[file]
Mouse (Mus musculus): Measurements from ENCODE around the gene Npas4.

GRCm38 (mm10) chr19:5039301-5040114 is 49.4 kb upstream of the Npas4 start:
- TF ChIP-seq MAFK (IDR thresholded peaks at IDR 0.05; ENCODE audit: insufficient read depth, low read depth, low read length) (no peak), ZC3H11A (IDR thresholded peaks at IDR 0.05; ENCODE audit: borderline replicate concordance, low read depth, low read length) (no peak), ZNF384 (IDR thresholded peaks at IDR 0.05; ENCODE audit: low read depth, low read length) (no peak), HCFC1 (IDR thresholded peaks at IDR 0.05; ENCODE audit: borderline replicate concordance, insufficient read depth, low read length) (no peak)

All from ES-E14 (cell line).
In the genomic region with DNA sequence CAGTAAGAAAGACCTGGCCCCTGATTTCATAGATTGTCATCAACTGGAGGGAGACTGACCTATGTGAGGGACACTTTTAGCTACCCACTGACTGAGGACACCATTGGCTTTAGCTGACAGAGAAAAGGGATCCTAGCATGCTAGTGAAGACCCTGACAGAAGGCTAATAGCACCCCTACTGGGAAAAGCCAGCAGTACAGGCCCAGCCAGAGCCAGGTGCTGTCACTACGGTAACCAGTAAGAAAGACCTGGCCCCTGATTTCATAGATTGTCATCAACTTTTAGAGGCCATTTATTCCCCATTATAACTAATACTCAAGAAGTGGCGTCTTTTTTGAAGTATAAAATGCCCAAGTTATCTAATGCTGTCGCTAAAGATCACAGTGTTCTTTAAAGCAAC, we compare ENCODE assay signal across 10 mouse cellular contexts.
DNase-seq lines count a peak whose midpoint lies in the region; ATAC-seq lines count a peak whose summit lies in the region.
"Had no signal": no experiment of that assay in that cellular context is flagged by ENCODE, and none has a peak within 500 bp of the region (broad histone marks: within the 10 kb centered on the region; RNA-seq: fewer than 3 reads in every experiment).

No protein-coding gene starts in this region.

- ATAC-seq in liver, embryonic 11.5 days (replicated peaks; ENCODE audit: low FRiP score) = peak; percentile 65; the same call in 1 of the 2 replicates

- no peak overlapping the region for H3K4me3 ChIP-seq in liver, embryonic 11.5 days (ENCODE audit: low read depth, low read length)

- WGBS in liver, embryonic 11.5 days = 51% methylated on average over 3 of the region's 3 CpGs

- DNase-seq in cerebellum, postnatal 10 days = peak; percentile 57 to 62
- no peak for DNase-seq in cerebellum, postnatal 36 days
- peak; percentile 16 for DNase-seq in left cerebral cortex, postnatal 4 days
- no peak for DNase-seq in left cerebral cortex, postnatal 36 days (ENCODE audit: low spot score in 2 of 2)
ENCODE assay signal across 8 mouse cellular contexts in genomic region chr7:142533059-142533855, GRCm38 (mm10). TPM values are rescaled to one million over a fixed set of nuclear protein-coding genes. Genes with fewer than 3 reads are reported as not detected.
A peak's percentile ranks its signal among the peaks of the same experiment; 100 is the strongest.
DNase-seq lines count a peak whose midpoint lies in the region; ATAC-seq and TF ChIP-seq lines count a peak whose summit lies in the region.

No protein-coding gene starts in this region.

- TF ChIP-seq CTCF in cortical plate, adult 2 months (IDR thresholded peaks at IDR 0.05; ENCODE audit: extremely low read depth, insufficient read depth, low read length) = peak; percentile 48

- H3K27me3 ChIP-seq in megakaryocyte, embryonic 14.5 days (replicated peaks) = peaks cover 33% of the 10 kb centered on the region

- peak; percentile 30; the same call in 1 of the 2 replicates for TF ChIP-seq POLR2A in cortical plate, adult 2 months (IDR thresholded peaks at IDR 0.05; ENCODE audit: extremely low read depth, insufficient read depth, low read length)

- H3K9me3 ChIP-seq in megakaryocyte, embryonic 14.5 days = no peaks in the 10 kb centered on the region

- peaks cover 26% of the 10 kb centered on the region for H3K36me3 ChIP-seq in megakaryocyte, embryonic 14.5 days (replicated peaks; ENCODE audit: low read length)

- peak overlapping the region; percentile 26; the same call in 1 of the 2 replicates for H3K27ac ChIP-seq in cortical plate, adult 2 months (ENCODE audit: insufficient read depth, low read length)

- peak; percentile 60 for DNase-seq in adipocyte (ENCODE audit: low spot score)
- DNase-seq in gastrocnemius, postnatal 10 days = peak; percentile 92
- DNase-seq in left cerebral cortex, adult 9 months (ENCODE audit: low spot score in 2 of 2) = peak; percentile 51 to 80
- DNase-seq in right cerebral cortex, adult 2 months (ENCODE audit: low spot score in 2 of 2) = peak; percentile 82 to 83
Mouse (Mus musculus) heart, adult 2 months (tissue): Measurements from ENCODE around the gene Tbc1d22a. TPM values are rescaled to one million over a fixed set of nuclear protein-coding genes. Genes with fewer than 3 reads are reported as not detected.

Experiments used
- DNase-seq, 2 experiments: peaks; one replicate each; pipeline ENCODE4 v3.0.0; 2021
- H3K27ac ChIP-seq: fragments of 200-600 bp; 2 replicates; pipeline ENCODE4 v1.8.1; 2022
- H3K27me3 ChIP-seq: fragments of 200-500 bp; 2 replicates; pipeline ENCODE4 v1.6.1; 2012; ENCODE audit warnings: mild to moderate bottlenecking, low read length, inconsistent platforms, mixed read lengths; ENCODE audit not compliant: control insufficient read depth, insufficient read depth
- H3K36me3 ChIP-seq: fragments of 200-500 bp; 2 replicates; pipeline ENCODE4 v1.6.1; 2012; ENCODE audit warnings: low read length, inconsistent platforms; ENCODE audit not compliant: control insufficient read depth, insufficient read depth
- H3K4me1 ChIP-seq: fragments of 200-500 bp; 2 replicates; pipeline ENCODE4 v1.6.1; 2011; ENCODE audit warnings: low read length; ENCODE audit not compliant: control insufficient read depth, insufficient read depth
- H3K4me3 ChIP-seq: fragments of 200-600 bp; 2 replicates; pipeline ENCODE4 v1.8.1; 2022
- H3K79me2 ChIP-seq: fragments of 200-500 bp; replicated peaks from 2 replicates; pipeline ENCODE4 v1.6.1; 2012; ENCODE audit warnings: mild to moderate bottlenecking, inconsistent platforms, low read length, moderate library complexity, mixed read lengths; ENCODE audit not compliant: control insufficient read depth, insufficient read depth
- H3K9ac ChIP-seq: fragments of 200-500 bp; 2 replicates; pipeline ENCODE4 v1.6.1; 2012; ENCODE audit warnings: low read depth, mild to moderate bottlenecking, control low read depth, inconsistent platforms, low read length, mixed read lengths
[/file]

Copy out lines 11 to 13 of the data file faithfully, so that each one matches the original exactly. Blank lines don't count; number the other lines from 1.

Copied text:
- WGBS in liver, embryonic 11.5 days = 51% methylated on average over 3 of the region's 3 CpGs

- DNase-seq in cerebellum, postnatal 10 days = peak; percentile 57 to 62
- no peak for DNase-seq in cerebellum, postnatal 36 days